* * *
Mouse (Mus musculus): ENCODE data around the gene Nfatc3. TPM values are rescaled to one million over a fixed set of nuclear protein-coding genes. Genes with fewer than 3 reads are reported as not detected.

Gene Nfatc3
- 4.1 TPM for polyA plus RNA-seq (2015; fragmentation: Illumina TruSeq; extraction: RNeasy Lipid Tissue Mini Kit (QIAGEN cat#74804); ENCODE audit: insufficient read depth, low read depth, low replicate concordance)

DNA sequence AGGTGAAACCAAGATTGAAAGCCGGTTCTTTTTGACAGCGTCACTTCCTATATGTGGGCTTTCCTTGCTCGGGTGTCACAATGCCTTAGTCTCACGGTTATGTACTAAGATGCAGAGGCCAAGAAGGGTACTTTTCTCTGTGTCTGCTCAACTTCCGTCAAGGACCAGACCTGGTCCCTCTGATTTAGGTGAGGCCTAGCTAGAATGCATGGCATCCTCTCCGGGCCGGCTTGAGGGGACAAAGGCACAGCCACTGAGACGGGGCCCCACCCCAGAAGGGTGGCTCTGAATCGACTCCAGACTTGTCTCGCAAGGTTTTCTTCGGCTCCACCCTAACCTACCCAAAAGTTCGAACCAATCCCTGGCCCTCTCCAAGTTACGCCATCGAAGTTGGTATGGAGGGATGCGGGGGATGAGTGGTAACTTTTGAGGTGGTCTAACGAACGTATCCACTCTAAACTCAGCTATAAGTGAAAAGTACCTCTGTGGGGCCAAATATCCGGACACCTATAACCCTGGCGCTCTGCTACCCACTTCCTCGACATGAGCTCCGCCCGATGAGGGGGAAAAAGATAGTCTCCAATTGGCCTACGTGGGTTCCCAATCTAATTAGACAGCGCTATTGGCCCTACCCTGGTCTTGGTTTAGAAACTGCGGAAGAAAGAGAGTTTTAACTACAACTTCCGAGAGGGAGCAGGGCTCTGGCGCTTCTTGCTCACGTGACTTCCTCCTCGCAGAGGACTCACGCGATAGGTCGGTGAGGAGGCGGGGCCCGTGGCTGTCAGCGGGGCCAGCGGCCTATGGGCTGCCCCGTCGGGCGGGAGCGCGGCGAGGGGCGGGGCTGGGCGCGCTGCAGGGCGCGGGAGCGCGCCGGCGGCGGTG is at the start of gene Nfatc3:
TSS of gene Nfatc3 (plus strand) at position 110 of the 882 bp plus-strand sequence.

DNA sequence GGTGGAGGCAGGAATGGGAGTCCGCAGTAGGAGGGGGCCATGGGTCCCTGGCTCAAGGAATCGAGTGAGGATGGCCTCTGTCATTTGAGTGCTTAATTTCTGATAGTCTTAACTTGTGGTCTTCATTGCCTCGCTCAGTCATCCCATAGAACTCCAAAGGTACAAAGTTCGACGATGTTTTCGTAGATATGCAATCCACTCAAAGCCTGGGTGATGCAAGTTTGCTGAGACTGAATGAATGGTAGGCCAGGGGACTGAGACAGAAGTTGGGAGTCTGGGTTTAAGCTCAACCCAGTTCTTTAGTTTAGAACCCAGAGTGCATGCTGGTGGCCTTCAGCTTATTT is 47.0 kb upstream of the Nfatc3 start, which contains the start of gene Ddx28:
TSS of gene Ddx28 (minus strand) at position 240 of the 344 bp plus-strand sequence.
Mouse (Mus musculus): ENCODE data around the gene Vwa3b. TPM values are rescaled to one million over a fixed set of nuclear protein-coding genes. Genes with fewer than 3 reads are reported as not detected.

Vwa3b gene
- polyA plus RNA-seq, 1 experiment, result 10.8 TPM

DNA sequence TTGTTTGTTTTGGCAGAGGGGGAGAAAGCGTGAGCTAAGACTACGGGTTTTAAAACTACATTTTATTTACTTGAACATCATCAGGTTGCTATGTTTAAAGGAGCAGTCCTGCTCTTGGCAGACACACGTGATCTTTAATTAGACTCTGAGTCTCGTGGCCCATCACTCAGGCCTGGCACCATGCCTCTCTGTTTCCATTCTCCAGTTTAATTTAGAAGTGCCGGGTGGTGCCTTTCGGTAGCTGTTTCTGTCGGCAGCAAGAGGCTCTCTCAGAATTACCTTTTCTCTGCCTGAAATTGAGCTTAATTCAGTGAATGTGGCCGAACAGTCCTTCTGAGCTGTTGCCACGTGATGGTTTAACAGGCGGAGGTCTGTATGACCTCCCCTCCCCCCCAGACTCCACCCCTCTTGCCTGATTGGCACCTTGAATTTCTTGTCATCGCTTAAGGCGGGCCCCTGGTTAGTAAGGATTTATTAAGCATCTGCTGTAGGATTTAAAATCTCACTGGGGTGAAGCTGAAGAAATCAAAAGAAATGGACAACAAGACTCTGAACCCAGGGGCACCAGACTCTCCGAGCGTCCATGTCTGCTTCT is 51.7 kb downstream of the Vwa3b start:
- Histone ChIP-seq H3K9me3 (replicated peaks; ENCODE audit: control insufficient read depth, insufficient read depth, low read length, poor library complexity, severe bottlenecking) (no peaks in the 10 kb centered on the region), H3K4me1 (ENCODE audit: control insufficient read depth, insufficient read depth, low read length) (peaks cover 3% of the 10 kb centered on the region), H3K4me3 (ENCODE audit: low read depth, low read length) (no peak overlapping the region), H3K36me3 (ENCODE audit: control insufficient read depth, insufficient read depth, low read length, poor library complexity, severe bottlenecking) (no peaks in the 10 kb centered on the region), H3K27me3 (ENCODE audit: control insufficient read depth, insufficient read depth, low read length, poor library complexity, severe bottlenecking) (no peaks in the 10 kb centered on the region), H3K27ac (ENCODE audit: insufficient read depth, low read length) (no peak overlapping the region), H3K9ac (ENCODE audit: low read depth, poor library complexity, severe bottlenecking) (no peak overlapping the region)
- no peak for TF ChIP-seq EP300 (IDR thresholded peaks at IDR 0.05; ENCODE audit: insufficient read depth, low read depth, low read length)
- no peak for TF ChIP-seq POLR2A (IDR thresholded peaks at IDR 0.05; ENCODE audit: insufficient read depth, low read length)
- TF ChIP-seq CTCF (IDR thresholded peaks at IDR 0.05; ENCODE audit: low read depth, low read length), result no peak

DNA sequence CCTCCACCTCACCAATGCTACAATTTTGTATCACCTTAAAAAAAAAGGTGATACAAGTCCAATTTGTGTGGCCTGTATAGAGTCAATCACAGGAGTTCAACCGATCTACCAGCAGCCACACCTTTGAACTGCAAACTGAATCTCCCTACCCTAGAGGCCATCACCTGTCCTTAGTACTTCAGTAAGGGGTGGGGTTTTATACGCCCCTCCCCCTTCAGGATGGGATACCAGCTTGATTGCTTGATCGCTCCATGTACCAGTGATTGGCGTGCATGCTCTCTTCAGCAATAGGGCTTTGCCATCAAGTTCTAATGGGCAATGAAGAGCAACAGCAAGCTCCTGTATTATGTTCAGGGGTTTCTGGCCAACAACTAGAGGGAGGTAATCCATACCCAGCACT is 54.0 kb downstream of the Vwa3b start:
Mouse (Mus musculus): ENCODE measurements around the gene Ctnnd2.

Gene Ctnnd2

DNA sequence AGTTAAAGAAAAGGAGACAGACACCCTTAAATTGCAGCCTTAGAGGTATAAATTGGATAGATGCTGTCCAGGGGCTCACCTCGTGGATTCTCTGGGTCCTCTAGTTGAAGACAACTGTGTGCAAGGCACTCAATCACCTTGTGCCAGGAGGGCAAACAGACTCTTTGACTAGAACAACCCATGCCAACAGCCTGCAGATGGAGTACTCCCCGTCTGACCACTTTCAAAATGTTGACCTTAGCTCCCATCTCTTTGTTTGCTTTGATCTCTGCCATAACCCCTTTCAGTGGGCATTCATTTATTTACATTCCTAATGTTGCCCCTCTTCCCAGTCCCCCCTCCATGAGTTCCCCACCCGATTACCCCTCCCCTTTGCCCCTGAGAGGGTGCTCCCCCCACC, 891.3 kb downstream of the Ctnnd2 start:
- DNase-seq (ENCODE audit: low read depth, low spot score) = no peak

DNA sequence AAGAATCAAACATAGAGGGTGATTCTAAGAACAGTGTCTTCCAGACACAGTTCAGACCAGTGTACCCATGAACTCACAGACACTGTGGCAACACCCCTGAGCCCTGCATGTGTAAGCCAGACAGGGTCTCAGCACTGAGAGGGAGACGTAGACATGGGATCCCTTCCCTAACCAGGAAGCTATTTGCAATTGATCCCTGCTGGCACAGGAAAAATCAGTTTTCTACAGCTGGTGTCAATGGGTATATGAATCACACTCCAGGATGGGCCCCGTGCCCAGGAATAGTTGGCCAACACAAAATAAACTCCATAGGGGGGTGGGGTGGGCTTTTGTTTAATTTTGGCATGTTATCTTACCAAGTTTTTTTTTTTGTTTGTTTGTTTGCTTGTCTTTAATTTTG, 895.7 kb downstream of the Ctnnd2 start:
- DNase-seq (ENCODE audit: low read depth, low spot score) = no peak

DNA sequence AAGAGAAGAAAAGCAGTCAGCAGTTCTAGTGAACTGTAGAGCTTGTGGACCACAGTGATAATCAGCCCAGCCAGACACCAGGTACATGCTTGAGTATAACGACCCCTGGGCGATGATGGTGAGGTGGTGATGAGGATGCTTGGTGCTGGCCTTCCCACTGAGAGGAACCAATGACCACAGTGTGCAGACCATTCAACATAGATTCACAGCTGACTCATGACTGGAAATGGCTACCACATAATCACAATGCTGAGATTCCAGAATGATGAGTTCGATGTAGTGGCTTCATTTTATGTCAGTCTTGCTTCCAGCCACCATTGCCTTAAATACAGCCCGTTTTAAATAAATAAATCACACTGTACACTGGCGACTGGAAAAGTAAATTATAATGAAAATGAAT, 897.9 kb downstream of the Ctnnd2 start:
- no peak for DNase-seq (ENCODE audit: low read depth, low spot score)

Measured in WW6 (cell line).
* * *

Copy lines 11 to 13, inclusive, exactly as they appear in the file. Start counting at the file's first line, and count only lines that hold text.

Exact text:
DNA sequence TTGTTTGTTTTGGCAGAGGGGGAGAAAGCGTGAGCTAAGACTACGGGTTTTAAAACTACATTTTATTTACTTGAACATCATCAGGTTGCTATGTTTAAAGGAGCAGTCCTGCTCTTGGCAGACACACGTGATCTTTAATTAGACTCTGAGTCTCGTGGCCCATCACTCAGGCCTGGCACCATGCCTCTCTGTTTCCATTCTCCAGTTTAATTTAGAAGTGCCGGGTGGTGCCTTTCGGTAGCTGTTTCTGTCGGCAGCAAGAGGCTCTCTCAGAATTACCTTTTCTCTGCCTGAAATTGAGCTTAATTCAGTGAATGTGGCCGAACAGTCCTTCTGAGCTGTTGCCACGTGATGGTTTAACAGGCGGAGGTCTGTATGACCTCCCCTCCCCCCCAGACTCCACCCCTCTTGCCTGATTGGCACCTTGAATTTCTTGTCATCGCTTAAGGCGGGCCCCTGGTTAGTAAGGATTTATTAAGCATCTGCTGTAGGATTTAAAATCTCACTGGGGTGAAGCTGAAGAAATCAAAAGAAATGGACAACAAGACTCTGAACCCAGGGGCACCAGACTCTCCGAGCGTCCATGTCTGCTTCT is 51.7 kb downstream of the Vwa3b start:
- Histone ChIP-seq H3K9me3 (replicated peaks; ENCODE audit: control insufficient read depth, insufficient read depth, low read length, poor library complexity, severe bottlenecking) (no peaks in the 10 kb centered on the region), H3K4me1 (ENCODE audit: control insufficient read depth, insufficient read depth, low read length) (peaks cover 3% of the 10 kb centered on the region), H3K4me3 (ENCODE audit: low read depth, low read length) (no peak overlapping the region), H3K36me3 (ENCODE audit: control insufficient read depth, insufficient read depth, low read length, poor library complexity, severe bottlenecking) (no peaks in the 10 kb centered on the region), H3K27me3 (ENCODE audit: control insufficient read depth, insufficient read depth, low read length, poor library complexity, severe bottlenecking) (no peaks in the 10 kb centered on the region), H3K27ac (ENCODE audit: insufficient read depth, low read length) (no peak overlapping the region), H3K9ac (ENCODE audit: low read depth, poor library complexity, severe bottlenecking) (no peak overlapping the region)
- no peak for TF ChIP-seq EP300 (IDR thresholded peaks at IDR 0.05; ENCODE audit: insufficient read depth, low read depth, low read length)